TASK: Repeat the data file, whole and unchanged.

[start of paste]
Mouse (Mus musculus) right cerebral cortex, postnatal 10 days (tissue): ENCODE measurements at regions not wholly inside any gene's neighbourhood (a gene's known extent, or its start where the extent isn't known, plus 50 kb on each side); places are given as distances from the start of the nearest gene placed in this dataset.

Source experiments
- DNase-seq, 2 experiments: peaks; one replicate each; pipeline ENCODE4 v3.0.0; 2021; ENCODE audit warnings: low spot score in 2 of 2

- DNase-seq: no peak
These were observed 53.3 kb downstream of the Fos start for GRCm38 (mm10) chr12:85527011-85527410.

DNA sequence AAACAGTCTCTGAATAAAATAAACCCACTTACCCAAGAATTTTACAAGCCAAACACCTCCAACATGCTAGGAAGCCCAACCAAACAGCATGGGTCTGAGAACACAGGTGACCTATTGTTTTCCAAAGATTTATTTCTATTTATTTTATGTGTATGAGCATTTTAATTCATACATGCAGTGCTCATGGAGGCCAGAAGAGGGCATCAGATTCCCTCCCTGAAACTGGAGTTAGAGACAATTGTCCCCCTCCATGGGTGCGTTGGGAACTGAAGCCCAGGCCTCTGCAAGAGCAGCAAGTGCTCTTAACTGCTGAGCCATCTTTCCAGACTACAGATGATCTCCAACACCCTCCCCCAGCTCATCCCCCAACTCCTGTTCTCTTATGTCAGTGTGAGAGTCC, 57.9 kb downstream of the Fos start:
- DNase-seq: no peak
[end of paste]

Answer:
Mouse (Mus musculus) right cerebral cortex, postnatal 10 days (tissue): ENCODE measurements at regions not wholly inside any gene's neighbourhood (a gene's known extent, or its start where the extent isn't known, plus 50 kb on each side); places are given as distances from the start of the nearest gene placed in this dataset.

Source experiments
- DNase-seq, 2 experiments: peaks; one replicate each; pipeline ENCODE4 v3.0.0; 2021; ENCODE audit warnings: low spot score in 2 of 2

- DNase-seq: no peak
These were observed 53.3 kb downstream of the Fos start for GRCm38 (mm10) chr12:85527011-85527410.

DNA sequence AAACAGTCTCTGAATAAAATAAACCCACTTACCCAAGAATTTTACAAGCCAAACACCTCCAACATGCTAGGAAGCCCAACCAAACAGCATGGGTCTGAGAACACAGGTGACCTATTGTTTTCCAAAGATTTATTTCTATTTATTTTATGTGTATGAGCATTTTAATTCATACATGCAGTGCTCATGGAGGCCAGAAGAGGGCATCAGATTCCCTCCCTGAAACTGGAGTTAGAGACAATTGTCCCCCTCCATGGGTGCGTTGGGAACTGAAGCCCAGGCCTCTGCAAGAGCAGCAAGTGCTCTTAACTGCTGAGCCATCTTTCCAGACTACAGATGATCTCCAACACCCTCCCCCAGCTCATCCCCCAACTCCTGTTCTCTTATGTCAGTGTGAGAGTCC, 57.9 kb downstream of the Fos start:
- DNase-seq: no peak